“We have a lot of people who engage with us – people who run marathons, organise gigs and events, have bake sales, walk or cycle parts of the country to raise money for us and I’m really excited about finding ways for them to help us continue our work,” she says.
First day in the new role aside, Joanne is no stranger to the foundation. She first worked there in 2014 for a year before moving to Men’s Health. Since June 2016, she’s been working one day a week at the MHF. Her new role is five days a week.
“It’s an exciting time to come back. I think there’s less stigma about mental illness as time goes on and more people are willing to talk openly about their experiences, which is fantastic,” she says.
New events on the horizon
Joanne has a lot planned for the year.
“I’m excited to start new events like an annual gala dinner. We’re planning to celebrate our 40th anniversary, and we also want to start a big fundraising day, something similar to Daffodil Day or Red Nose Day, where we can raise money and awareness on a nationwide scale.”
One of her other fundraising goals this year is to expand the number of events that people can take part in to officially fundraise for the MHF, so people from all around the country can be involved.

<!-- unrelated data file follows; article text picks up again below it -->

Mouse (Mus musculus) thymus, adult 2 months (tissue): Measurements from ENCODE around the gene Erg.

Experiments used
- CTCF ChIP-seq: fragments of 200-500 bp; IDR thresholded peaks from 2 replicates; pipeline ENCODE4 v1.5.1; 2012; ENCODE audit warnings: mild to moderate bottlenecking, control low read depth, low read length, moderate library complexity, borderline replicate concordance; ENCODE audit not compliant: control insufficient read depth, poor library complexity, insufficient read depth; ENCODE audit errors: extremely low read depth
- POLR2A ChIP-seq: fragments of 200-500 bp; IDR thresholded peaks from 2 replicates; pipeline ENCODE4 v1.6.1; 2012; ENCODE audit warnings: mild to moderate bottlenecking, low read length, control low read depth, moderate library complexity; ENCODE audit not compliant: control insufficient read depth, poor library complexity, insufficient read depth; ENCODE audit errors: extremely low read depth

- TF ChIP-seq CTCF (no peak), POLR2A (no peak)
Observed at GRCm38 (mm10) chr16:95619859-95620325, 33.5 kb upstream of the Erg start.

As a charity, the MHF relies heavily on donations. While it does receive government funding for specific projects, there’s always a shortfall.
“We couldn’t continue the fantastic work we do to the same degree without donations from the public. It really makes a difference. We get inquiries every day from people wanting to help, which is great.”
Every donation matters
Joanne say every donation counts, from the $5 note they received once in the mail to large bequests in the tens of thousands of dollars. “Plus all the donations in between from people who give their time and energy to raise money and awareness for us.”
Donations come from a wide range of people, Joanne says. “We have people, young and old, who may have experienced mental illness, or people whose family members or friends have experienced mental illness and they want to acknowledge the importance of the MHF,” she says.
“We rely on donations to keep the foundation running. If the MHF is a charity close to your heart, please get in touch. You can take part in one of our events or simply make a donation.”